Which makes you wonder why governments have suddenly taken a big interest in the perceived national security threats of using equipment from certain technology vendors. Hang on, aren’t those same governments the ones that were spying on us? I purposely used the words ‘perceived national security threats’ because no government has yet been willing or even able to provide proof of the peril faced by using core network equipment from those vendors.

Paranoid hypocrisy

It is probably no surprise that the companies posing these supposed threats are from China, and are bearing the brunt of President Trump’s wrath via his current trade war (his alleged favor to President Xi Jinping over the ZTE ban notwithstanding). Maybe it’s time to remind him that it was American industrialists who fed the Chinese economy not so long ago when they discovered it was cheaper to produce goods in China and export them to the USA than produce them locally. They did very well out of it too, many of them good mates of the President.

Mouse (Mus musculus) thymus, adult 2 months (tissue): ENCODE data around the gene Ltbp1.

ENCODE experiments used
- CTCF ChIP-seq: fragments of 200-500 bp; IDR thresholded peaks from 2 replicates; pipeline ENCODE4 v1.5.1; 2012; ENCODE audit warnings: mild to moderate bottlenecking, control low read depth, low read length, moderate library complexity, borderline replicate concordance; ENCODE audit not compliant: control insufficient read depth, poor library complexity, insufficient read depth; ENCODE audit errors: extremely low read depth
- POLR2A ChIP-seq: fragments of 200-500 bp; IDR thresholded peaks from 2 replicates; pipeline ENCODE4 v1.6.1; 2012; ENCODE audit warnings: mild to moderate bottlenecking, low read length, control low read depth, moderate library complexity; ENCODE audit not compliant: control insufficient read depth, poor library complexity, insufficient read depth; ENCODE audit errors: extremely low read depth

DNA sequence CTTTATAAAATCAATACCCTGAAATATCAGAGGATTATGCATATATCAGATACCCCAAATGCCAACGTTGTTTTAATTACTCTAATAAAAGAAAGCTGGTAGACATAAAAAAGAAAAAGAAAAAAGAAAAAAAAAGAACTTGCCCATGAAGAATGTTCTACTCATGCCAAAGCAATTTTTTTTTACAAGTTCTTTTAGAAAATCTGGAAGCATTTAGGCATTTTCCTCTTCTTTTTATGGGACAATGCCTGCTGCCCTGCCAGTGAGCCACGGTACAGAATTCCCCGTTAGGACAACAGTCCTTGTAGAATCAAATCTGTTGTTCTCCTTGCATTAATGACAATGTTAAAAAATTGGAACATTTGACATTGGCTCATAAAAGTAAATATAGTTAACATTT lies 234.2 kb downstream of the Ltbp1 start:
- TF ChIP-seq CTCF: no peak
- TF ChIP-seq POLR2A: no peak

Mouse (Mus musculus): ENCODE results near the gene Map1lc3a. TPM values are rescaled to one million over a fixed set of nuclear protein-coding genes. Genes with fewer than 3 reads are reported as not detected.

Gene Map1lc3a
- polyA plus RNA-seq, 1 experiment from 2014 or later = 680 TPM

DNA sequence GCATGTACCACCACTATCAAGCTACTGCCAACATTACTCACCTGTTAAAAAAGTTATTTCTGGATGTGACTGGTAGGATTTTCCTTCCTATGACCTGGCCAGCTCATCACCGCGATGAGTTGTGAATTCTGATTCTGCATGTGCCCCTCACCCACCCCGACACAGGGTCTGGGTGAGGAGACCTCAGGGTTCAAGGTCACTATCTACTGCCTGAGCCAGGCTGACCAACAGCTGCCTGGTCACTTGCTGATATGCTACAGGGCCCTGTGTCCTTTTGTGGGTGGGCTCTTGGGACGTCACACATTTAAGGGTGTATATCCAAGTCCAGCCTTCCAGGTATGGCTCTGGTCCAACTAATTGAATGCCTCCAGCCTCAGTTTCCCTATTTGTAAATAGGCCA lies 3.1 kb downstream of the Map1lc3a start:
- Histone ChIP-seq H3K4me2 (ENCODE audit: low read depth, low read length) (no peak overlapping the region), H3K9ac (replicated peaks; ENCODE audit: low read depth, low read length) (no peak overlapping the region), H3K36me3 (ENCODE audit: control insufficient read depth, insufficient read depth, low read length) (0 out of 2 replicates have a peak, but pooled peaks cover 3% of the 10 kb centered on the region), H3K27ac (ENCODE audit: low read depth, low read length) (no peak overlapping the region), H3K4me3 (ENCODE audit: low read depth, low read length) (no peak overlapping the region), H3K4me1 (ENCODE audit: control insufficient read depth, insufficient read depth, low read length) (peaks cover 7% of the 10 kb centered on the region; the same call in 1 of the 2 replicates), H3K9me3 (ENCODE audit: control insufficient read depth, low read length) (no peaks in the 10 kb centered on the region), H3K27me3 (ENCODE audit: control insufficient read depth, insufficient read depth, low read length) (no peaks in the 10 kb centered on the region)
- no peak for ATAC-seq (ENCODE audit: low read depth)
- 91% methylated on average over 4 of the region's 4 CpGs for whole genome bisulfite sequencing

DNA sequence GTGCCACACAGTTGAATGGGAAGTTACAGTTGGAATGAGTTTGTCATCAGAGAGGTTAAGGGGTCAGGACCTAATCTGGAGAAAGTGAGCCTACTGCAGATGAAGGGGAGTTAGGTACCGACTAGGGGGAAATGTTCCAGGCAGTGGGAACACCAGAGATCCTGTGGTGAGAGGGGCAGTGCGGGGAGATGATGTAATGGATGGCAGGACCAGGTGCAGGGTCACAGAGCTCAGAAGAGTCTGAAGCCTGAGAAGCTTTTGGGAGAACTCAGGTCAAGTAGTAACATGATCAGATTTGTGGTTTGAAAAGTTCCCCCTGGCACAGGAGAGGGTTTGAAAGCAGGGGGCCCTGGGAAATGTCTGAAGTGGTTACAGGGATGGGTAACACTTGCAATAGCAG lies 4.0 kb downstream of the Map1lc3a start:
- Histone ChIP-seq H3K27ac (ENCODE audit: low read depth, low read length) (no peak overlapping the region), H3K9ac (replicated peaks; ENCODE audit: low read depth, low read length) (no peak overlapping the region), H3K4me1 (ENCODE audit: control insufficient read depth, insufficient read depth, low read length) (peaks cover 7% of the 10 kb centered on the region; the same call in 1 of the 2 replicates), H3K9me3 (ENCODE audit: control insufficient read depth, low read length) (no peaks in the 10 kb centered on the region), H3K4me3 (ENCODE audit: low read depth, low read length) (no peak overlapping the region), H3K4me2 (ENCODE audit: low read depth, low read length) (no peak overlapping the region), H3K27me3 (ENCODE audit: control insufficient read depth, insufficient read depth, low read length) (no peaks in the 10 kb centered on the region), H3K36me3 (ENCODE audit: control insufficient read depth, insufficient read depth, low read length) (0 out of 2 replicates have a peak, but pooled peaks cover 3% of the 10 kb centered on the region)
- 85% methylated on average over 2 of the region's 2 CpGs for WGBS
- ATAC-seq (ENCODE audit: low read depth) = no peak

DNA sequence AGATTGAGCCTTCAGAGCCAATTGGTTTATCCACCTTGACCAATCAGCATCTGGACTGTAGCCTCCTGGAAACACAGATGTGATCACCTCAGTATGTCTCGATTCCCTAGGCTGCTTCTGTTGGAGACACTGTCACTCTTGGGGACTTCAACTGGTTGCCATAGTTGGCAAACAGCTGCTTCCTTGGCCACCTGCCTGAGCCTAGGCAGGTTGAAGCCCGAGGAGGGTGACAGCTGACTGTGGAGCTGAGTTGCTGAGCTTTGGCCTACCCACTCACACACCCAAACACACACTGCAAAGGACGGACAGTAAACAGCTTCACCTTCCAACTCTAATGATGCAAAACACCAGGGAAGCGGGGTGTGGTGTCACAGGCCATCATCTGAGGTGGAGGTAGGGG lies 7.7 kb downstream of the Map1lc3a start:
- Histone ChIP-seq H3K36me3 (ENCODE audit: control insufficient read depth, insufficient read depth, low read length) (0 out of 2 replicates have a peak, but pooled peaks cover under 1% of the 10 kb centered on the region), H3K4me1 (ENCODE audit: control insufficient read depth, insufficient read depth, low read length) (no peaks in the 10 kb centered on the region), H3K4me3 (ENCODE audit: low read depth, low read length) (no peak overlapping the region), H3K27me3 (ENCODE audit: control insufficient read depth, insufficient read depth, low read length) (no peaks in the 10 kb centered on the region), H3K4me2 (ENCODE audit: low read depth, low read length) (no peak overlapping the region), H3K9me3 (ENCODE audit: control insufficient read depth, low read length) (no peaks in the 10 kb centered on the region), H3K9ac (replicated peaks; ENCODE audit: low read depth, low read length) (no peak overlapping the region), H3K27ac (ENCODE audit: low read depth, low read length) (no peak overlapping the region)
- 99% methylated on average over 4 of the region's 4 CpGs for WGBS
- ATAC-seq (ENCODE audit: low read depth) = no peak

They had no qualms sharing their technology with their Chinese partners because it meant money in the bank and, anyway, they could keep developing new technologies at home to keep ahead of any threats. Where were the security concerns when the dollars kept rolling in, and what happened to the innovation and R&D budgets of those American and European technology giants who had stakeholders baying for more profits?